data science and digital humanities sp report final digital humanities refers to the use of digital

Download Data Science and Digital Humanities SP Report FINAL Digital humanities refers to the use of digital

Post on 15-Jul-2020

1 views

Category:

Documents

0 download

Embed Size (px)

TRANSCRIPT

  • Report of the Working Group

    Data Science and the Digital Humanities

    Working Group Members:

    Jeannie Albrecht, Department of Computer Science Jon Bakija, Department of Economics Phoebe Cohen, Department of Geosciences Richard De Veaux, Department of Mathematics and Statistics Beth Fischer, Williams College Museum of Art Barron Koralesky, Office for Information Technology Tiku Majumder, Department of Physics Laura Muller, Quantitative Skills Programs and Peer Tutoring Jason J. Storm, Department of Religion Chad Topaz, Dept. of Mathematics and Statistics Chad Weinard, Williams College Museum of Art Safa Zaki, Dept. of Psychology

    February 2020

    DRAFT

  • Page 2

    Table of Contents Executive summary ....................................................................................................................... 3 Vision and goals ............................................................................................................................ 4 What is data science? .......................................................................................................................................... 4 What are the digital humanities? ................................................................................................................... 4 Vision, mission, and values ............................................................................................................................... 5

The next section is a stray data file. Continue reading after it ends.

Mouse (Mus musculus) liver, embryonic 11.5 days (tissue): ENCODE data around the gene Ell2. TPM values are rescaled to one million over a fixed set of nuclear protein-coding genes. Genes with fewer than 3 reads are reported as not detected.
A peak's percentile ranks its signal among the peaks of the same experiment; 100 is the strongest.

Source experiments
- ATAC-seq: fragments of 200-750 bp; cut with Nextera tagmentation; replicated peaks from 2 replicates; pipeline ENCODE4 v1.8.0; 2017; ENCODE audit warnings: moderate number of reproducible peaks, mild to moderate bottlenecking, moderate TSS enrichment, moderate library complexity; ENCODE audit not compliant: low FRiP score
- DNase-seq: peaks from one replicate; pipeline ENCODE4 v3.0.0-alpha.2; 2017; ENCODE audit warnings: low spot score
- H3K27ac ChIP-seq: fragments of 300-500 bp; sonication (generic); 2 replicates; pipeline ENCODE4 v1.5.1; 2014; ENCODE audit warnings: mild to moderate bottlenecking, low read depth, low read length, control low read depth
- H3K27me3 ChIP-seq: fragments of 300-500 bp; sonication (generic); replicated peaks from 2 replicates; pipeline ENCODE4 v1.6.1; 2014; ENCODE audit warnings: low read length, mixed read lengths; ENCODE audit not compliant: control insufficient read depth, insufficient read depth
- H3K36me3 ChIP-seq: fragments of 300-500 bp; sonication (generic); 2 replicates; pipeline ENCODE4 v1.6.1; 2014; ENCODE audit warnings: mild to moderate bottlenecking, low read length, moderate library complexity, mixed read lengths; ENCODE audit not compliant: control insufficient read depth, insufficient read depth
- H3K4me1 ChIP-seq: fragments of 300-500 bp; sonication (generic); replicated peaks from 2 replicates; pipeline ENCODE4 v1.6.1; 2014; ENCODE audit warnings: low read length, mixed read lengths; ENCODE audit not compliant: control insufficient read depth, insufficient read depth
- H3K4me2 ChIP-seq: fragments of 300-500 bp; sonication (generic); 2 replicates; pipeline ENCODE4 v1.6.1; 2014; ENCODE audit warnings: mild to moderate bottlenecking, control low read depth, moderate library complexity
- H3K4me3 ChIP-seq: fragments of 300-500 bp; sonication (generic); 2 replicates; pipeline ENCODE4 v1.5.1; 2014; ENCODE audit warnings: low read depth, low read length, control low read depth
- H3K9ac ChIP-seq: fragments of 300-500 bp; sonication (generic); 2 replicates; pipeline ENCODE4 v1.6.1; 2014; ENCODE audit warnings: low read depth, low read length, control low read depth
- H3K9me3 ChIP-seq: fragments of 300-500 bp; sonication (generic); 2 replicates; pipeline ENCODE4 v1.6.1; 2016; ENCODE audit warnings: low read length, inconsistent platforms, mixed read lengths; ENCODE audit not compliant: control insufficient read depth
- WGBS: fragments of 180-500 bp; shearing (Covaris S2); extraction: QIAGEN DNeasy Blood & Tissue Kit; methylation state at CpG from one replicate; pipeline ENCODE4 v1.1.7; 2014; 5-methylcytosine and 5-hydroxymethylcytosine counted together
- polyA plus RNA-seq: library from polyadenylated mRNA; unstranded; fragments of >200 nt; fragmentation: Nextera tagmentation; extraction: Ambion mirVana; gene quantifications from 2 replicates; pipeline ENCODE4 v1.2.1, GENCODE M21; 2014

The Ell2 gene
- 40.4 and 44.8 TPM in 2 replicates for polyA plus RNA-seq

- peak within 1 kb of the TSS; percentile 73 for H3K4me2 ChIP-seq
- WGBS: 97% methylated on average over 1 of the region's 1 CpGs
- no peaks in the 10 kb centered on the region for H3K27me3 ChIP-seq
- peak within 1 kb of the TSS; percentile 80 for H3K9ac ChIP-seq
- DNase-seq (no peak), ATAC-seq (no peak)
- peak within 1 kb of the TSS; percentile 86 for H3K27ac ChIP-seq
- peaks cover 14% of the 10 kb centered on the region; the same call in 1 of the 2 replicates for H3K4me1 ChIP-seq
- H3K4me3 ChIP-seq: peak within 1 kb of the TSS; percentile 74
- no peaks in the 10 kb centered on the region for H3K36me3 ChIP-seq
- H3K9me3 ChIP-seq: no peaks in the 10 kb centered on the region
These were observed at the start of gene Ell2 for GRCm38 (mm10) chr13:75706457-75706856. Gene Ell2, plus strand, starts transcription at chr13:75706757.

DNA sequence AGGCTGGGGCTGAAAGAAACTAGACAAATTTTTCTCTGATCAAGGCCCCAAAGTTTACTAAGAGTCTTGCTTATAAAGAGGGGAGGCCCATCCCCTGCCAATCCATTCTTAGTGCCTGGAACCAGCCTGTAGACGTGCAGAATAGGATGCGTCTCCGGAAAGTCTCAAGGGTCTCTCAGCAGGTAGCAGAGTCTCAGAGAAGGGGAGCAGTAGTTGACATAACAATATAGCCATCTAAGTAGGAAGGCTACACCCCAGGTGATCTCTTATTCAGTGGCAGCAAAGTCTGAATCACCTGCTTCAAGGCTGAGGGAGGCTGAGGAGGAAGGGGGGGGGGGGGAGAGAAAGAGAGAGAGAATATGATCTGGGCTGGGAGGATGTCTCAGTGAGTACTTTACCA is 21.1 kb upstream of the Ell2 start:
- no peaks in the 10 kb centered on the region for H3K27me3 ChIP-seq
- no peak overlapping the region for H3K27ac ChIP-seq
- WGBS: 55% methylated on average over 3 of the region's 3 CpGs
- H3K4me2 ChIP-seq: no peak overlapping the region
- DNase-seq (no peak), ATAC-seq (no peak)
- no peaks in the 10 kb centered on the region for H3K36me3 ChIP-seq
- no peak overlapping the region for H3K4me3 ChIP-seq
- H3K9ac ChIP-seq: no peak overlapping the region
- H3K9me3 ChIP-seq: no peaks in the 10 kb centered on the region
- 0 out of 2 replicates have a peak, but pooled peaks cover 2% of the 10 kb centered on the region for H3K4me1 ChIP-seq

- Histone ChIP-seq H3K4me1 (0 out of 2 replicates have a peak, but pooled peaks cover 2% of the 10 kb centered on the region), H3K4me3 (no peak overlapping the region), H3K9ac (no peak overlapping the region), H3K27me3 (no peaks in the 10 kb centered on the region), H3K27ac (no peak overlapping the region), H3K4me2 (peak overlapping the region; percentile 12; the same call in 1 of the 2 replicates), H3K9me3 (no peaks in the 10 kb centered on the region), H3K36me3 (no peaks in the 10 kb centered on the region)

Description and appraisal ............................................................................................................ 7 Data science ........................................................................................................................................................... 7 Digital humanities ............................................................................................................................................ 13

    Strategies ...................................................................................................................................... 17 Data science ........................................................................................................................................................ 17 Digital humanities ............................................................................................................................................ 21 Open questions ................................................................................................................................................... 24

    Appendix 1: Working group charge ......................................................................................... 25 Appendix 2: Methods and outreach .......................................................................................... 26 Appendix 3: Data science curricula at other institutions ........................................................ 27 Appendix 4: Further description and appraisal of data science at other institutions .......... 41